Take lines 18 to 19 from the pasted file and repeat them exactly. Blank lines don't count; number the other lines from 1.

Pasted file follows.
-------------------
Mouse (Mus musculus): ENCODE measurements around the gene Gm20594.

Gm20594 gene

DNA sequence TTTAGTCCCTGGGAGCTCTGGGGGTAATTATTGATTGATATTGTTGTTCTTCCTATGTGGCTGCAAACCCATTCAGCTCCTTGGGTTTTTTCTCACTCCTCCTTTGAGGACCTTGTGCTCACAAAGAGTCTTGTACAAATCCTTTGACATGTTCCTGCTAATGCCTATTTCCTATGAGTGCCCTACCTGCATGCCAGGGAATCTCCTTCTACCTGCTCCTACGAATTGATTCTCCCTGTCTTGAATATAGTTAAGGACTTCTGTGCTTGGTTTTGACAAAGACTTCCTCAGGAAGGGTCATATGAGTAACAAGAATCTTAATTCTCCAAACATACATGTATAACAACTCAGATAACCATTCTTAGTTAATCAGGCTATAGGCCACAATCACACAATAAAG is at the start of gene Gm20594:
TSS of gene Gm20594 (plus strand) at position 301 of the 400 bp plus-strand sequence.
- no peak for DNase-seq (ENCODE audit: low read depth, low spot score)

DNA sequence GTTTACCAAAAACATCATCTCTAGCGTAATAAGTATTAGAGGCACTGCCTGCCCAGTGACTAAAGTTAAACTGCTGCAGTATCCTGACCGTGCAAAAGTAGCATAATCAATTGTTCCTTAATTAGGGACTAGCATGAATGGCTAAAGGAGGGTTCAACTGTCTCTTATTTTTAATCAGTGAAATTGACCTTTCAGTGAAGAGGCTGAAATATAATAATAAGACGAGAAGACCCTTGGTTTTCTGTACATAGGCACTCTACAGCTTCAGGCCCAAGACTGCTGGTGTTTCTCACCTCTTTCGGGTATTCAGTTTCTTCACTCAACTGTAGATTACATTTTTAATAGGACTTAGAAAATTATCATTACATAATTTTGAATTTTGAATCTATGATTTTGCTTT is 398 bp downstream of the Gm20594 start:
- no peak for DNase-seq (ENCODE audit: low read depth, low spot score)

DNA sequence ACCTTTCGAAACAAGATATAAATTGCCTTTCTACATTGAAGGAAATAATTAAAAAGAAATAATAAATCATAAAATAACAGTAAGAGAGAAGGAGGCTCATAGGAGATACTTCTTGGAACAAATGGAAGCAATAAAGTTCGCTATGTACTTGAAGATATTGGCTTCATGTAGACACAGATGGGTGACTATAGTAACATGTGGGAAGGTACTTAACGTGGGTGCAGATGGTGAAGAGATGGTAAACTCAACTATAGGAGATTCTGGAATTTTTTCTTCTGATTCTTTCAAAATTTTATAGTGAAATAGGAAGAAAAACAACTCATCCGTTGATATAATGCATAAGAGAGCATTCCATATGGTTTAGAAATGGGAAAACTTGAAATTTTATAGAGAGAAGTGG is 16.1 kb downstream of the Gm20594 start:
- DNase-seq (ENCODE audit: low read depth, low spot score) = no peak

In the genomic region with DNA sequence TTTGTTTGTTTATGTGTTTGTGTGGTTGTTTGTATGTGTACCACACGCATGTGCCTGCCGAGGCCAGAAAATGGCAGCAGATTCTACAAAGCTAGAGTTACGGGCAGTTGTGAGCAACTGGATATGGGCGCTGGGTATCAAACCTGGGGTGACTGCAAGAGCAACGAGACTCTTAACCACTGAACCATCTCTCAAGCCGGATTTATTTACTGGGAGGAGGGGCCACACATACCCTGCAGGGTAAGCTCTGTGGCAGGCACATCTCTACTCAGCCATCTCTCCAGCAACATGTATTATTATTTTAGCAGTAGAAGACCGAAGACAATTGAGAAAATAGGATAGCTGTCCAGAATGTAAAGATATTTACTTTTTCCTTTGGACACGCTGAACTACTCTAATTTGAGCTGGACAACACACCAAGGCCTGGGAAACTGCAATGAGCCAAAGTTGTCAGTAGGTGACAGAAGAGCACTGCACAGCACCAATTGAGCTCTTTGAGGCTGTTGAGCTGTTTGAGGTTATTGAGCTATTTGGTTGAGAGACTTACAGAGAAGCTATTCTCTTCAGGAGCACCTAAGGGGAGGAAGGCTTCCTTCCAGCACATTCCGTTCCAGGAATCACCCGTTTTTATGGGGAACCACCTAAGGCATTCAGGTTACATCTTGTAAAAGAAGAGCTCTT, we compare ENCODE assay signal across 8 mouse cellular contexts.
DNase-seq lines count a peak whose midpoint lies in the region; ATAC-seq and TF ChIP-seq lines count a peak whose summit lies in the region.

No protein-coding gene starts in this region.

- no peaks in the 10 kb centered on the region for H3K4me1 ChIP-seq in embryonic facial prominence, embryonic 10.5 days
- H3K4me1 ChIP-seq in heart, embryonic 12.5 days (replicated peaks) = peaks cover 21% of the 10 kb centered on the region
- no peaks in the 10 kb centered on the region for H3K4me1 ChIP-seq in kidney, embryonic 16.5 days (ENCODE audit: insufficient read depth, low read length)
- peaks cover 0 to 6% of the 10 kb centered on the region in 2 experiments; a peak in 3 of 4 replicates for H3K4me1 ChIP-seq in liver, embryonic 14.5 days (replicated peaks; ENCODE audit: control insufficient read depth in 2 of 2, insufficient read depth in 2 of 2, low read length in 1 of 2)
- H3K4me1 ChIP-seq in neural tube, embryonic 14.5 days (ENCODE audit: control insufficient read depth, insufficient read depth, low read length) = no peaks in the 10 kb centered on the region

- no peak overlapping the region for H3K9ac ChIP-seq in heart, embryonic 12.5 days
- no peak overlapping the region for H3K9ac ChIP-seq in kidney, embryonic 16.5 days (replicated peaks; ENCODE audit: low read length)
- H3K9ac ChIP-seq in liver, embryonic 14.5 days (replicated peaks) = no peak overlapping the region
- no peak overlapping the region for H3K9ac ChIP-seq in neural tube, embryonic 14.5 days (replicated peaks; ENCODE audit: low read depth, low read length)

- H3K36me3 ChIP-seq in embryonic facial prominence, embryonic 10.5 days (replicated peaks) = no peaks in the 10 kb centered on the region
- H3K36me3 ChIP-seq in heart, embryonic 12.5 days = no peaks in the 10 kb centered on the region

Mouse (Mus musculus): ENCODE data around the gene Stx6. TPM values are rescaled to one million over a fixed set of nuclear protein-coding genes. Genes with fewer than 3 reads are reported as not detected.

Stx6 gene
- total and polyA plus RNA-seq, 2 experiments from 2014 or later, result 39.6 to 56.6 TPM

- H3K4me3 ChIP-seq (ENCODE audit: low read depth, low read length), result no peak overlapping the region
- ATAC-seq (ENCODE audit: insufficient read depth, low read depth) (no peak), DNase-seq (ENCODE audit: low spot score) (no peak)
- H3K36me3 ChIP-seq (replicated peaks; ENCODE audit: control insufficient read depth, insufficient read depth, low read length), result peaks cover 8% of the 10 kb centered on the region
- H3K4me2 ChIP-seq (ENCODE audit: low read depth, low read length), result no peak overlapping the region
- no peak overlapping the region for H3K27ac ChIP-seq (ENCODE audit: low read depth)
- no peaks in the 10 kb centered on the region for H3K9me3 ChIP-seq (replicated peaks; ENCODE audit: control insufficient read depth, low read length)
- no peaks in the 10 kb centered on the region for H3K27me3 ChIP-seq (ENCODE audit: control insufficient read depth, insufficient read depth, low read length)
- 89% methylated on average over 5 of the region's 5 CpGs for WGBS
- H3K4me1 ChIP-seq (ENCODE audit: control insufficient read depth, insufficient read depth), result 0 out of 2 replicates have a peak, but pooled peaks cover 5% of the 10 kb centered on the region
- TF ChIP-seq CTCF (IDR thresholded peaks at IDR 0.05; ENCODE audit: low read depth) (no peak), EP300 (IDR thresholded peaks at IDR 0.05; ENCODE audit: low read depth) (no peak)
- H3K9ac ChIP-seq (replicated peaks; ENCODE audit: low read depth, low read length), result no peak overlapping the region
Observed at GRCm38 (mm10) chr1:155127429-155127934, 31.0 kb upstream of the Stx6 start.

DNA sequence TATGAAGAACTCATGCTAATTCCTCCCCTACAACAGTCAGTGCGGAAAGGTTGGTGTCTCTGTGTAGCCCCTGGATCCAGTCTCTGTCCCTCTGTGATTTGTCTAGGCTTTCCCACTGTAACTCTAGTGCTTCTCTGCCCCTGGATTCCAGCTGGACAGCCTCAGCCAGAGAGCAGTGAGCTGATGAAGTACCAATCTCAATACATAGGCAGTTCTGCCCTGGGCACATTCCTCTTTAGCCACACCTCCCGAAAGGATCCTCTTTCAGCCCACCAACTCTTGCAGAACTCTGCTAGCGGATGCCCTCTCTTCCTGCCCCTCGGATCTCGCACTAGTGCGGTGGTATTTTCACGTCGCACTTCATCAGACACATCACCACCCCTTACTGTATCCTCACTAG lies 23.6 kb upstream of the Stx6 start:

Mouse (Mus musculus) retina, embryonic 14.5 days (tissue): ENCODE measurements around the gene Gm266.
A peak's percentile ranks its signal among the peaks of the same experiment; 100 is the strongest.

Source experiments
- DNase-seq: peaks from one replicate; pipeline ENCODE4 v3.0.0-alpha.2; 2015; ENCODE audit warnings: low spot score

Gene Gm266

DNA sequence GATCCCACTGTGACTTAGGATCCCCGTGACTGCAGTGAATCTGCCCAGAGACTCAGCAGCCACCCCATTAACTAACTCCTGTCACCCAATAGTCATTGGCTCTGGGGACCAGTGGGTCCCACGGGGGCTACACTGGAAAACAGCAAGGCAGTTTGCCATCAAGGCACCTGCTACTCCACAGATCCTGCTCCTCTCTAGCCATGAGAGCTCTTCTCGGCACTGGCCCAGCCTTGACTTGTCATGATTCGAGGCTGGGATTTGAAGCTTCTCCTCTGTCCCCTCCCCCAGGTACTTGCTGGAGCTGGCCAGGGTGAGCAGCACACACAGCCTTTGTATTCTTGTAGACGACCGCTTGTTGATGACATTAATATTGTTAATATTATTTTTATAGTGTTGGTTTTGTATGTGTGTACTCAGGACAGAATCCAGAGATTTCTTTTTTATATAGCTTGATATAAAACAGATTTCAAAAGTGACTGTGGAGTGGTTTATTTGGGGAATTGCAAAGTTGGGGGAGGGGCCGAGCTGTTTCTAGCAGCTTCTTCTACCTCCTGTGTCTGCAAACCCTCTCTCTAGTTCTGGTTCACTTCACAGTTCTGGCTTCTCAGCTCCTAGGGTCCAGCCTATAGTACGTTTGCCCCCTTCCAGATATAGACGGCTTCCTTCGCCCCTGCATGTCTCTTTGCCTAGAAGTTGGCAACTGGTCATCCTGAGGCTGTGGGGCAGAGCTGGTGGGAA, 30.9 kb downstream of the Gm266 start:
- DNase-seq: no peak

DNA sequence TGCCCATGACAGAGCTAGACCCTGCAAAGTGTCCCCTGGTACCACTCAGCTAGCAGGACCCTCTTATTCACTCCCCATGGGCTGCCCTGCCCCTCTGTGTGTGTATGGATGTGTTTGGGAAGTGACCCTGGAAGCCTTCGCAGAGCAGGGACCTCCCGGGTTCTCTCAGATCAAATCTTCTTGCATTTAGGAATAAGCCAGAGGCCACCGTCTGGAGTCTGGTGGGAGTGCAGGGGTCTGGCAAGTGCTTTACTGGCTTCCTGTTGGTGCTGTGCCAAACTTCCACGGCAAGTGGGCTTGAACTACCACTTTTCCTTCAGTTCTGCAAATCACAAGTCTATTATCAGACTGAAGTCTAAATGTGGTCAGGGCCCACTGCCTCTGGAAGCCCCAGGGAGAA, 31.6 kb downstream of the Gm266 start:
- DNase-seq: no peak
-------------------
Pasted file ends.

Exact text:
- no peak overlapping the region for H3K9ac ChIP-seq in heart, embryonic 12.5 days
- no peak overlapping the region for H3K9ac ChIP-seq in kidney, embryonic 16.5 days (replicated peaks; ENCODE audit: low read length)